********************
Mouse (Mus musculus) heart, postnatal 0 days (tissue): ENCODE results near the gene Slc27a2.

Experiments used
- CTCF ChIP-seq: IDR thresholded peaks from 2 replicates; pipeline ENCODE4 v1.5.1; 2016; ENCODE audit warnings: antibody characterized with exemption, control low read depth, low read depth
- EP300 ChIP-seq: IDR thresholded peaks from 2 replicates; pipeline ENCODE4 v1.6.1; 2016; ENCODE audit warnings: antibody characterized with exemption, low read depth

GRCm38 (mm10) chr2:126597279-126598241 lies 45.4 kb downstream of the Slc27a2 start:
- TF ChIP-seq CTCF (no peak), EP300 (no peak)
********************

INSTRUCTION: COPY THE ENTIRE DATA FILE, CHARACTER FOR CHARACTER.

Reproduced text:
Mouse (Mus musculus) heart, postnatal 0 days (tissue): ENCODE results near the gene Slc27a2.

Experiments used
- CTCF ChIP-seq: IDR thresholded peaks from 2 replicates; pipeline ENCODE4 v1.5.1; 2016; ENCODE audit warnings: antibody characterized with exemption, control low read depth, low read depth
- EP300 ChIP-seq: IDR thresholded peaks from 2 replicates; pipeline ENCODE4 v1.6.1; 2016; ENCODE audit warnings: antibody characterized with exemption, low read depth

GRCm38 (mm10) chr2:126597279-126598241 lies 45.4 kb downstream of the Slc27a2 start:
- TF ChIP-seq CTCF (no peak), EP300 (no peak)